It’s estimated that roughly one quarter of the North American population experiences acid reflux (heartburn) either daily or more. When people think of acid reflux they think of excess stomach acid (HCl) and the obvious solution then, is to take an antacid. How many of you remember your parents or know someone who sleeps with a pack of antacids beside their bed? Or how many of you have gone to your pharmacist or doctor about the problem and have been told to take an over the counter antacid like Gaviscon, Maalox or Rolaids?
You would probably be confused then if I told you that the majority of the time, the problem doesn’t actually stem from too much stomach acid. In fact, taking antacids regularly can actually make it worse.
Symptoms of acid reflux are typically related to the cardioesophageal sphincter (the valve that separates the esophagus and the stomach) opening when it shouldn’t. This may be due to GERD, a weakened cardioesophageal sphincter, a hiatal hernia and other physical stresses like pregnancy, surgery or obesity. The causes that are least recognized by conventional medicine but which I want to dive into in this post are digestive issues like hypochlorhydria (too little HCl or stomach acid), hyperchlorhydria (too much HCl or stomach acid, but usually actually rooted in hypochlorhydria), food sensitivities and dysbiosis (when you have too many bad gut bacteria and too few good bacteria).
So let’s talk about low HCl (hydrochloric acid, also known as stomach acid), which is often the root of the other digestive problems. Low stomach acid can arise from regular overeating, eating foods to which you’re sensitive, a diet high in processed and packaged foods, chronic stress, and aging. All of these can affect normal HCl production.
HCl is very important! It helps break down food, especially protein, and keeps the stomach sterile. When you have low HCl, bad bacteria can proliferate and protein or other undigested foods can putrefy and create gases that cause bloating and discomfort after meals. These gases rise and open the cardiac sphincter where they irritate the esophagus. It creates the sensation of rising HCl, even though it’s not just stomach acid going up. So when you take antacids you just neutralize stomach acid further which will just increase the amount of microbes (bacteria) in the stomach, cause discomfort and create a never ending cycle of antacid abuse.
Another thing to note is that for people who have been tested and actually do produce too much stomach acid, the problem may still have been caused by low HCl in the first place. Your gut lining is a mucous membrane which, just like your respiratory pathways, releases histamine whenever it gets irritated (think hay fever and a runny nose). Microbes in the gut, (a common one being H. pylori), can irritate the stomach and cause histamine release, which also stimulates stomach acid production.
It’s important to start by addressing the root of the problem which, for most people, actually stems from low HCl. In this case, dietary changes and some digestive support are often enough to help people resolve acid reflux for good.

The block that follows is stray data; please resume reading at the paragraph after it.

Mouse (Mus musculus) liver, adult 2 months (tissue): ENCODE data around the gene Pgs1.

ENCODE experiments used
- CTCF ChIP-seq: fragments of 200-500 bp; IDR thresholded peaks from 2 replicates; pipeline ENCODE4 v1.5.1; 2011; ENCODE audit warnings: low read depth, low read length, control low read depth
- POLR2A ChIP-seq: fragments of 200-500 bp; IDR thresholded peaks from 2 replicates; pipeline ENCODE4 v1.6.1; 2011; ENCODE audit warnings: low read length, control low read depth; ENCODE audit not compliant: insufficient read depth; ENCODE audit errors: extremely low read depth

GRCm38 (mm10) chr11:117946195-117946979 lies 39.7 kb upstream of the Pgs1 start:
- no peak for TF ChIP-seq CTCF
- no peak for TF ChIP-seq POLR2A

Digestion starts with the sight and smell of foods. Try not to eat when rushed or stressed and instead thoroughly chew and think about your meal.
For most people this includes caffeine, processed foods, cigarettes and alcohol but everyone is different, so I recommend taking note of foods that are triggers for you.
For most people, just drinking water is actually just as effective as over the counter antacids. Unfiltered, raw apple cider vinegar helps stimulate stomach acid production to enhance digestion and it helps prevent the growth of unhealthy bacteria.
While you can’t go wrong with whole, nutrient-dense foods, I also recommend incorporating fermented foods like kefir, yogurt or traditionally fermented vegetables, bone broth, bitter leafy greens like arugula, kale or mustard greens and raw honey. Click here for a sauerkraut recipe.
The combination of these three ingredients is both soothing to the digestive tract and promotes good digestion.
Click here for my 5 unconventional tricks to manage stress.
Click here to read the article, Portion Control 101: How Not To Overeat.
Probiotics help to competitively inhibit bad bacteria and promote better digestion. We expand on this topic here: Are Probiotics The Answer For Everything?
Digestive enzymes like pancreatin, papain and bromelain can be helpful, along with hydrochloric acid and pepsin. However if you do go the supplement route you want to take this under the guide of a practitioner, because there can be risks if you are taking any anti-inflammatory medications like aspirin, ibuprofen, advil, etc or if you have a history of ulcers. Dosage varies and again you should work with a practitioner to know how much to take.
Digestive bitters can also stimulate your body to produce digestive juices (stomach acid) on its own. A great one is St Francis Digestive Bitters and you can take this before you eat a meal.
If you struggle with chronic acid reflux, have been taking antacids for years, or if you’ve tried all of this and the problem has not resolved or has gotten worse, you may need more guided support from a nutritional practitioner.